0.166 |*****************************            78332
      0.169 |*************************************    98616
      0.172 |**************************************** 107664
      0.176 |**************************************** 107154
      0.179 |****************************             75272
      0.182 |******************                       49645
      0.185 |****************                         42793
      0.189 |*****************                        44649
      0.192 |****************                         44329
      0.196 |******************                       48460
      0.199 |*****************                        44769
      0.203 |**********************                   58578
      0.206 |***********************                  61373
      0.210 |**********************                   58758
      0.214 |******************                       48012
      0.218 |*************                            34533
      0.222 |**************                           36517
      0.226 |*************                            34645
      0.230 |***********                              28694
      0.234 |*******                                  17560
      0.238 |*****                                    12920
      0.243 |****                                     10911
      0.247 |***                                      9208
      0.252 |****                                     10556
      0.256 |***                                      7561
      0.261 |**                                       5047
      0.266 |*                                        3757
      0.270 |*                                        3584
      0.275 |*                                        2951
      0.280 |*                                        2078
      0.285 |*                                        2161
      0.291 |*                                        1747
      0.296 |*                                        1954
      0.301 |*                                        2878
      0.307 |*                                        2810
      0.312 |*                                        1967
      0.318 |*                                        1619
      0.324 |*                                        1409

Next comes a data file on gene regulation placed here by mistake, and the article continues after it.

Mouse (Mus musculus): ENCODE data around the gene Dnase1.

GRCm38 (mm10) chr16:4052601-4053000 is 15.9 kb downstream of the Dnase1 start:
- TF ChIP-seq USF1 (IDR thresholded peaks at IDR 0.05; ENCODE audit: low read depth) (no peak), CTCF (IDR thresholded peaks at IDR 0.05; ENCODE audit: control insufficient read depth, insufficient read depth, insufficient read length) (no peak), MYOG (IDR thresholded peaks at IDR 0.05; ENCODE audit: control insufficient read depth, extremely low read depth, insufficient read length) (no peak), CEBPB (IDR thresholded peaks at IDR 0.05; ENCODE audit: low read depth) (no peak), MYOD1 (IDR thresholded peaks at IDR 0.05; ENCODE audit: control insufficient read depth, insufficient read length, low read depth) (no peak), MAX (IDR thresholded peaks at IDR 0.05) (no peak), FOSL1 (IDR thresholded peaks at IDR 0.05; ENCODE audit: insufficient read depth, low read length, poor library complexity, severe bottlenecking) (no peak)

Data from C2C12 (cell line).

0.330 |                                         1205
      0.336 |                                         1193
      0.342 |                                         1151
      0.348 |                                         989
      0.354 |                                         985
      0.361 |                                         799
      0.367 |                                         671
      0.374 |                                         566
      0.381 |                                         537
      0.388 |                                         351
      0.395 |                                         276
      0.402 |                                         214
      0.409 |                                         143
      0.417 |                                         80
      0.424 |                                         85
      0.432 |                                         54
      0.440 |                                         41
      0.448 |                                         29
      0.456 |                                         16
      0.464 |                                         15
      0.473 |                                         11
      0.481 |                                         4
      0.490 |                                         9
      0.499 |                                         4
      0.508 |                                         3
      0.517 |                                         4
      0.527 |                                         4
      0.536 |                                         2
      0.546 |                                         4
      0.556 |                                         4
      0.566 |                                         4
      0.587 |                                         1
      0.597 |                                         1
      0.608 |                                         5
      0.619 |                                         3
      0.630 |                                         2
      0.654 |                                         2
      0.665 |                                         5
      0.677 |                                         26